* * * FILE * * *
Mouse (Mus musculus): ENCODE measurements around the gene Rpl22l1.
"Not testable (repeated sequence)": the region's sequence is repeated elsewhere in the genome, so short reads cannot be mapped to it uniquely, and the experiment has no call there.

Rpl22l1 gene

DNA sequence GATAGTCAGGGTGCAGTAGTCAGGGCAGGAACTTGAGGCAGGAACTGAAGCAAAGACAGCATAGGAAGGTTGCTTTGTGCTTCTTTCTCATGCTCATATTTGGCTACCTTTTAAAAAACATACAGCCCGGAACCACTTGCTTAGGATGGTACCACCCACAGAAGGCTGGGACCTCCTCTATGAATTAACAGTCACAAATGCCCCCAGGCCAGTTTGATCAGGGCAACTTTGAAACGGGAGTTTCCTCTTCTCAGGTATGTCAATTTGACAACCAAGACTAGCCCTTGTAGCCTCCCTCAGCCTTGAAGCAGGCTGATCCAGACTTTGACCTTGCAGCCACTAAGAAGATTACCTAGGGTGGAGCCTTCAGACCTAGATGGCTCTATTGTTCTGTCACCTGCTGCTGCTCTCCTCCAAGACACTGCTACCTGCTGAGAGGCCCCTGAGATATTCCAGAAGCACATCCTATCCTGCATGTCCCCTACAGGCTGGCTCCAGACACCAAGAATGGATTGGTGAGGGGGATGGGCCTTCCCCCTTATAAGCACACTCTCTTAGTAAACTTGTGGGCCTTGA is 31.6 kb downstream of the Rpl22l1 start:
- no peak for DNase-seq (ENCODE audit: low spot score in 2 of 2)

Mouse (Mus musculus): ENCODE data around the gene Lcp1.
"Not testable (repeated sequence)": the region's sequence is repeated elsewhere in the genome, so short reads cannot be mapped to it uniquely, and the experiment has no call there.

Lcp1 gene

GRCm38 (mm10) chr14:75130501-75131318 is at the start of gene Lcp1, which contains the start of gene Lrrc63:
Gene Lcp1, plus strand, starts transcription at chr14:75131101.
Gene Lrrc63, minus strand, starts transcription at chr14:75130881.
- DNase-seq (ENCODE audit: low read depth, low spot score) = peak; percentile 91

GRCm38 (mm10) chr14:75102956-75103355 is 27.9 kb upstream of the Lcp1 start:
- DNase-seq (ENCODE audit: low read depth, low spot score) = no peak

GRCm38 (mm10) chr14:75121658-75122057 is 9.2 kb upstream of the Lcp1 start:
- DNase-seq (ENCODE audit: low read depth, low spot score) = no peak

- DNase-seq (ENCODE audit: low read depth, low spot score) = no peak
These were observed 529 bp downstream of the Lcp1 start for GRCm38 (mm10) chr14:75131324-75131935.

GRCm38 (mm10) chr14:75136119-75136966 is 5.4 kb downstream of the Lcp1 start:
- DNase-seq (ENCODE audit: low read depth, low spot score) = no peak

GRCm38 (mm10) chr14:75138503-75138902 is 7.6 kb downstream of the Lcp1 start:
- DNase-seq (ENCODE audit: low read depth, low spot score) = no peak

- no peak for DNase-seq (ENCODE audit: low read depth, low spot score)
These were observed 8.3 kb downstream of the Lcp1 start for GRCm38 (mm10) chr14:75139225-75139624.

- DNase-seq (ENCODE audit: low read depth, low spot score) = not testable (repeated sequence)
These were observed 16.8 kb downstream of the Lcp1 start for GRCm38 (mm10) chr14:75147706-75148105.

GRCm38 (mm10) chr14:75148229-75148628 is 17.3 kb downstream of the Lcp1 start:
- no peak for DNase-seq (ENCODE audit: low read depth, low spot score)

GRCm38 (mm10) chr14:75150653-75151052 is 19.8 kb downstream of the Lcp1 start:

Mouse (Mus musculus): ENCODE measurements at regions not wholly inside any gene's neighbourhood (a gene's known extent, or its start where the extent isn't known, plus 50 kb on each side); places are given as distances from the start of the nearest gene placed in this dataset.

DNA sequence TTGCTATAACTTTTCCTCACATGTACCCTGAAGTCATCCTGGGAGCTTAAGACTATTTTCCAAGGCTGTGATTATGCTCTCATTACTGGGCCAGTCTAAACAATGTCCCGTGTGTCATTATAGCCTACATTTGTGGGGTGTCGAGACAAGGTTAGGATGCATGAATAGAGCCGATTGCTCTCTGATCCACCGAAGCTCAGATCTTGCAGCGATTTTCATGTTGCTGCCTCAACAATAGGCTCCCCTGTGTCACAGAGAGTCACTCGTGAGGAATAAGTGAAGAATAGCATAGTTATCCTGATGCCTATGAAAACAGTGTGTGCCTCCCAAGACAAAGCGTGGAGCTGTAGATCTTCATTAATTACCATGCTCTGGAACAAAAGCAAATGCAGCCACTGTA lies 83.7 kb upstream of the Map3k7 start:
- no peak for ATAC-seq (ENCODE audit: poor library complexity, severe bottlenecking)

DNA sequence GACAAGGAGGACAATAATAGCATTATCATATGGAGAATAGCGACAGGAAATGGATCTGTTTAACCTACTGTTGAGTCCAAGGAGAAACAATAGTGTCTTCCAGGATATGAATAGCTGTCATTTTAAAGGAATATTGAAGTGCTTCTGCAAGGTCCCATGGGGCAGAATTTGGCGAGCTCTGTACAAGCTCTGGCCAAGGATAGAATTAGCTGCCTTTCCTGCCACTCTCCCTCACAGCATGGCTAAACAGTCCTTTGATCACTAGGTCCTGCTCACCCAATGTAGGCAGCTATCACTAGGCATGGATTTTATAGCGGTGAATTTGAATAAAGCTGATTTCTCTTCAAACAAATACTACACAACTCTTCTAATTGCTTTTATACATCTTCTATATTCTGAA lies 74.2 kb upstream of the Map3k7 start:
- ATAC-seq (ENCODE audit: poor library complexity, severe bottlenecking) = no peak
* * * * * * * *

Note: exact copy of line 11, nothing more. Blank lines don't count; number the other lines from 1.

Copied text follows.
Gene Lrrc63, minus strand, starts transcription at chr14:75130881.